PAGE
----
Symptom similarity also exists with other non-hereditary diseases, such as symptoms after an overcoming infectious disease or caused by hormonal changes during pregnancy (chorea gravidarum). In rare cases, medication, as well as the contraceptive pill and strokes in certain areas of the brain, can also be the reason for the symptoms. Circulatory disorders can be a trigger for a special form of chorea in old age. Conjecture suggests that diseases such as hyperthyroidism may also cause chorea. In contrast to Huntington's disease, however, the course of the disease is not progressive, but the movement disorder regresses after the cause has been eliminated.

Psychological symptoms, on the other hand, are excluded as triggers.


If cases of Huntington's disease are already known in the family, the diagnosis can be made on the basis of the characteristic symptoms, the typical course and abnormalities in the neurological examination. To ensure a reliable diagnosis, the blood is examined for excessive repeats of the same base pairs (CAG) in a gene on chromosome four.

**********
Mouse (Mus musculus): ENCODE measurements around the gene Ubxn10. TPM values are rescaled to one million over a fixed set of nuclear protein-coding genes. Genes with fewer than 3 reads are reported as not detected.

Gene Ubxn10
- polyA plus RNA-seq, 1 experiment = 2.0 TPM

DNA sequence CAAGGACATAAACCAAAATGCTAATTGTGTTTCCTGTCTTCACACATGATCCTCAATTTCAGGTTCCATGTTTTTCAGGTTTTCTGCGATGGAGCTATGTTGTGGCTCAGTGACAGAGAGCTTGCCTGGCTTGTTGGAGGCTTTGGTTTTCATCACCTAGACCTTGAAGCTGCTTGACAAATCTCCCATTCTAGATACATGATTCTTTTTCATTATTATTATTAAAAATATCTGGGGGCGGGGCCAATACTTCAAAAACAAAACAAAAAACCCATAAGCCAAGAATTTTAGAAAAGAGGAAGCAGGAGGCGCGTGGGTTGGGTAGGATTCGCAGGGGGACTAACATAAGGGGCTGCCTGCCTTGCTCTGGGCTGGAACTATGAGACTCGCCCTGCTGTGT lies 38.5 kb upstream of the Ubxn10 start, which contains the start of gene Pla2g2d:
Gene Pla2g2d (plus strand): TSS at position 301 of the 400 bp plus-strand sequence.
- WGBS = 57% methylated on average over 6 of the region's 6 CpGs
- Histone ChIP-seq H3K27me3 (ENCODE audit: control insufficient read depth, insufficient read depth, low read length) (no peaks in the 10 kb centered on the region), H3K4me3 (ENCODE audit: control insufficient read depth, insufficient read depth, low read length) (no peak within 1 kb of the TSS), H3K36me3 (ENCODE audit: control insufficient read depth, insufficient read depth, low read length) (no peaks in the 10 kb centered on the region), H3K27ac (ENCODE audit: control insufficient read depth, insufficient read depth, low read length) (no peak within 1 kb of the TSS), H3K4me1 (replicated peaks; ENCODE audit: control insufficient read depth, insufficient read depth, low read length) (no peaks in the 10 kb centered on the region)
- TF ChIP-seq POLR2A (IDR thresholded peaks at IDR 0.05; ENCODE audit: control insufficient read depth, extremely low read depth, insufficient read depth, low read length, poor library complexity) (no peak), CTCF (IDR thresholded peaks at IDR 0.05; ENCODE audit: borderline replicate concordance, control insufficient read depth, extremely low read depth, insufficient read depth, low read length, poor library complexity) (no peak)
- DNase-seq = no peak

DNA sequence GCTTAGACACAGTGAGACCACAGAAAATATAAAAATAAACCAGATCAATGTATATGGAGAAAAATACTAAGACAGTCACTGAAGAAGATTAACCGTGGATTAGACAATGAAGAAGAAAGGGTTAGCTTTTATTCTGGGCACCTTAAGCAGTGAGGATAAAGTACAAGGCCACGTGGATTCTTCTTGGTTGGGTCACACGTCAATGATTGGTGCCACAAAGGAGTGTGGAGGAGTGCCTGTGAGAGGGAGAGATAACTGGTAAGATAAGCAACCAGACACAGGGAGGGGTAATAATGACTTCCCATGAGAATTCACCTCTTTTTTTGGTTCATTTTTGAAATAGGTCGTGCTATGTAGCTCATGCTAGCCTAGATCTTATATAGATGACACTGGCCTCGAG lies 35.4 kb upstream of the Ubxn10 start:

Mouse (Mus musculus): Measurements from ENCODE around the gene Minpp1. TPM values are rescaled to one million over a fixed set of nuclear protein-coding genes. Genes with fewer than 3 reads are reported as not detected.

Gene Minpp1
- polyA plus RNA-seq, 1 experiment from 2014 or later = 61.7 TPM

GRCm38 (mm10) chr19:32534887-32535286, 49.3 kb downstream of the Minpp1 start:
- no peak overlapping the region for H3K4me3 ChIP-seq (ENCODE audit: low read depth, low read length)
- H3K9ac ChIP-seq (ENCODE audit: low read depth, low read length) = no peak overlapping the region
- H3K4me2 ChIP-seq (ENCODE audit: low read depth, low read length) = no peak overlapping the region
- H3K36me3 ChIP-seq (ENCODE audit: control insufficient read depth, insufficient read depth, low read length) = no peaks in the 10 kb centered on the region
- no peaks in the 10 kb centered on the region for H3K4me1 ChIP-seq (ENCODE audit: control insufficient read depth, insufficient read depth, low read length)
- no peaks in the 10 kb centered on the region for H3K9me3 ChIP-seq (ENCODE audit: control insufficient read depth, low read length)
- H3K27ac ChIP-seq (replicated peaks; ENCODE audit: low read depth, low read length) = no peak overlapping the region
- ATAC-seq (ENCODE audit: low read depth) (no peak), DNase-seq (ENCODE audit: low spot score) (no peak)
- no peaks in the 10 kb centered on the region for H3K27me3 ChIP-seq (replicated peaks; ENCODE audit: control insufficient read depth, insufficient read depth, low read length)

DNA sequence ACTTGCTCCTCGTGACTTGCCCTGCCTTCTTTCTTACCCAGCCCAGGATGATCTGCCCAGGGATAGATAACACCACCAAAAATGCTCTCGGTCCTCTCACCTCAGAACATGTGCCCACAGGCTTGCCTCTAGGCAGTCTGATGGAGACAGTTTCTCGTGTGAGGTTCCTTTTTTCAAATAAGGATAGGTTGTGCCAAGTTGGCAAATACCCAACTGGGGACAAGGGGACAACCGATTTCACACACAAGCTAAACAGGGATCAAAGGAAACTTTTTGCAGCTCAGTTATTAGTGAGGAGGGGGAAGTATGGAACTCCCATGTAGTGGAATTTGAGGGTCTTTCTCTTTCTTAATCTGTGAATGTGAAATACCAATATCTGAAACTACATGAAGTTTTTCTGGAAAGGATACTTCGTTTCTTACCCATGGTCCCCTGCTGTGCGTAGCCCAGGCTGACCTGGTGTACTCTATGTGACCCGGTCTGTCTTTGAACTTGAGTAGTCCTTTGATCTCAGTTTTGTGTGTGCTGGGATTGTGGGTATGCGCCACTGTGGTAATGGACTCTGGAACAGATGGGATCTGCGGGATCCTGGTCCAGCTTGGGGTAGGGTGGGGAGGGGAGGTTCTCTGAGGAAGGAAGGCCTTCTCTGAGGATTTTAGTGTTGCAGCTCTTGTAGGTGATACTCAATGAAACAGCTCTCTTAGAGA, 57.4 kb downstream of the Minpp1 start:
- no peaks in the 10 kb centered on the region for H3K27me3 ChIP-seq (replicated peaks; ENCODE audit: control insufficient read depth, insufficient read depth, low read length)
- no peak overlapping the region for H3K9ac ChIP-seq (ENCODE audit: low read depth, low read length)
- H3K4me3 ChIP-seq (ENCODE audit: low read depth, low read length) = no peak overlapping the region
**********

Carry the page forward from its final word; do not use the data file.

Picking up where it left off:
If there is a suspicion of an increased risk of Huntington's disease in healthy people, they can also have a laboratory diagnosis carried out. If such a suspicion exists, the physician speaks of predictive diagnostics. These diagnostic procedures can be used to say with certainty whether the person will develop Huntington's disease, but this certainty can also have an immense impact on the psyche of the person affected. For this reason, there are guidelines in place that prevent genetic testing from being performed on minors or at the request of a third party.

In order to get an accurate picture of the extent of the nerve damage, patients are usually also subjected to neurological, neuropsychological and psychiatric examinations. These examinations may only be carried out by experienced doctors or specially trained neuropsychologists.

Both computer tomography and magnetic resonance imaging can be used to determine the extent of the degeneration of individual areas of the brain.